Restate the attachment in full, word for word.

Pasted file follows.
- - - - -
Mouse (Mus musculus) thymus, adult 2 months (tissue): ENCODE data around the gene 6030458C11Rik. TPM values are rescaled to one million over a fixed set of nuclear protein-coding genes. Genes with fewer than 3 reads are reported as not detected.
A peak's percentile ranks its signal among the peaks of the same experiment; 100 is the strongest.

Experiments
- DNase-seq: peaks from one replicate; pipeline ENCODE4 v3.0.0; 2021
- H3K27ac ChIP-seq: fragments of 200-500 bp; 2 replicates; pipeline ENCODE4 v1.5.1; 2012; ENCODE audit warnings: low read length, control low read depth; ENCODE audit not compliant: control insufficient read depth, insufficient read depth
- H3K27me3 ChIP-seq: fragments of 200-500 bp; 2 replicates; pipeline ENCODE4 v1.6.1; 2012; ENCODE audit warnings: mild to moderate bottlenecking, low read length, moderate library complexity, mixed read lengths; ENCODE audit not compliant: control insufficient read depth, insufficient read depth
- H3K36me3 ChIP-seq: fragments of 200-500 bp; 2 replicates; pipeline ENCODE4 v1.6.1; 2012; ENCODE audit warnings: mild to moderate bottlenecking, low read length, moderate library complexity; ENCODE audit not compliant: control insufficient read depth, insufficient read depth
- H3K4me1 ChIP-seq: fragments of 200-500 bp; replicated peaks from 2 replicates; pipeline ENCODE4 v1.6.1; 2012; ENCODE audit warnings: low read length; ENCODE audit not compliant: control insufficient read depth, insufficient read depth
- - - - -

Mouse (Mus musculus) thymus, adult 2 months (tissue): ENCODE data around the gene 6030458C11Rik. TPM values are rescaled to one million over a fixed set of nuclear protein-coding genes. Genes with fewer than 3 reads are reported as not detected.
A peak's percentile ranks its signal among the peaks of the same experiment; 100 is the strongest.

Experiments
- DNase-seq: peaks from one replicate; pipeline ENCODE4 v3.0.0; 2021
- H3K27ac ChIP-seq: fragments of 200-500 bp; 2 replicates; pipeline ENCODE4 v1.5.1; 2012; ENCODE audit warnings: low read length, control low read depth; ENCODE audit not compliant: control insufficient read depth, insufficient read depth
- H3K27me3 ChIP-seq: fragments of 200-500 bp; 2 replicates; pipeline ENCODE4 v1.6.1; 2012; ENCODE audit warnings: mild to moderate bottlenecking, low read length, moderate library complexity, mixed read lengths; ENCODE audit not compliant: control insufficient read depth, insufficient read depth
- H3K36me3 ChIP-seq: fragments of 200-500 bp; 2 replicates; pipeline ENCODE4 v1.6.1; 2012; ENCODE audit warnings: mild to moderate bottlenecking, low read length, moderate library complexity; ENCODE audit not compliant: control insufficient read depth, insufficient read depth
- H3K4me1 ChIP-seq: fragments of 200-500 bp; replicated peaks from 2 replicates; pipeline ENCODE4 v1.6.1; 2012; ENCODE audit warnings: low read length; ENCODE audit not compliant: control insufficient read depth, insufficient read depth